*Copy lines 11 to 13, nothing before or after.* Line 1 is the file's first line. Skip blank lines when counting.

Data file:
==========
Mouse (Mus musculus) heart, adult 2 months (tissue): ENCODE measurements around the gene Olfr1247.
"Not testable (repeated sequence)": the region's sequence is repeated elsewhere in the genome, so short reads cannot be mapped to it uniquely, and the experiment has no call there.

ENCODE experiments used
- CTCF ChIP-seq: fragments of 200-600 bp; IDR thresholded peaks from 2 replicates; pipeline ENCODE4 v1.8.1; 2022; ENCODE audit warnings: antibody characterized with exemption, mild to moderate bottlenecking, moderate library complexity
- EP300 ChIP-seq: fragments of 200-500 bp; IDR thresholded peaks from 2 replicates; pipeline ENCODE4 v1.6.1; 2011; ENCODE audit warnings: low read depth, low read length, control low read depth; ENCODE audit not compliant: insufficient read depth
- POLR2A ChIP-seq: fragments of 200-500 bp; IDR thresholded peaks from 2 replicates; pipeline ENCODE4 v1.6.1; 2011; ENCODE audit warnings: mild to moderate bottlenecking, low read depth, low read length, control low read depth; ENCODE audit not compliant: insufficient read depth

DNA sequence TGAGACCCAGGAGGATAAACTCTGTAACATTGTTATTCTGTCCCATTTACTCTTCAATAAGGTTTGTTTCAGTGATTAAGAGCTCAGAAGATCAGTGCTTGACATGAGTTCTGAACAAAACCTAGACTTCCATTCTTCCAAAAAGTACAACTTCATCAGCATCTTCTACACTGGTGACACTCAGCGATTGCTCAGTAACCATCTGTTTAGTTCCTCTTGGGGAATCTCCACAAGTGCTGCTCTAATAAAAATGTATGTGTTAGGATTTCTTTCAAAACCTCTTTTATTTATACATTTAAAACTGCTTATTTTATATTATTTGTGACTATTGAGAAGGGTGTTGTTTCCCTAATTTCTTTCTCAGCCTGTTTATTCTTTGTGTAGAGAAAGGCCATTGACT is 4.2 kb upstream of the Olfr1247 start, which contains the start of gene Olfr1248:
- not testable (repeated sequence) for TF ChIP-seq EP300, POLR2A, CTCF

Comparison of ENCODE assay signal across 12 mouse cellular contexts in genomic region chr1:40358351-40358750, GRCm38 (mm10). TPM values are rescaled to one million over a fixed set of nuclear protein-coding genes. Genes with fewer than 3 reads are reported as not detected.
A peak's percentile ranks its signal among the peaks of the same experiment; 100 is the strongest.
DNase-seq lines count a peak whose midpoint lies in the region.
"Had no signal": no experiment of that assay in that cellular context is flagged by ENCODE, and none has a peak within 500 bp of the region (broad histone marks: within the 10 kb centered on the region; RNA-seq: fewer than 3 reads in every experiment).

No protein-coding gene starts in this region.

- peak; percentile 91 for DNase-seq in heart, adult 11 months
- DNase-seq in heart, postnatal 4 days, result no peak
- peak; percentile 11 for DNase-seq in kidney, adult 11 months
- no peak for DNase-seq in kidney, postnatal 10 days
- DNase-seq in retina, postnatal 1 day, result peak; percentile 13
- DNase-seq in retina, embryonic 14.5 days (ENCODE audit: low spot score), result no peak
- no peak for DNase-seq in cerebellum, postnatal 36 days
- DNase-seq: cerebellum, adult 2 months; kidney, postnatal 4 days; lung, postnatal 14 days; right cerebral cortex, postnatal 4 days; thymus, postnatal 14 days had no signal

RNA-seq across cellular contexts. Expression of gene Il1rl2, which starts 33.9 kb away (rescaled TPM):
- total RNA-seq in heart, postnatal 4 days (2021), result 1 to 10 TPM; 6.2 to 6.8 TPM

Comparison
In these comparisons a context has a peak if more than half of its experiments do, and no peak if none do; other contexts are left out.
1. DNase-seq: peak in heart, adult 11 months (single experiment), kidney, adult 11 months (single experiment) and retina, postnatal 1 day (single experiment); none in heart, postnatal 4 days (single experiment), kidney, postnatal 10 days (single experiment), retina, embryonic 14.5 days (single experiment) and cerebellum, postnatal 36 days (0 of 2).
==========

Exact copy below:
DNase-seq lines count a peak whose midpoint lies in the region.
"Had no signal": no experiment of that assay in that cellular context is flagged by ENCODE, and none has a peak within 500 bp of the region (broad histone marks: within the 10 kb centered on the region; RNA-seq: fewer than 3 reads in every experiment).

No protein-coding gene starts in this region.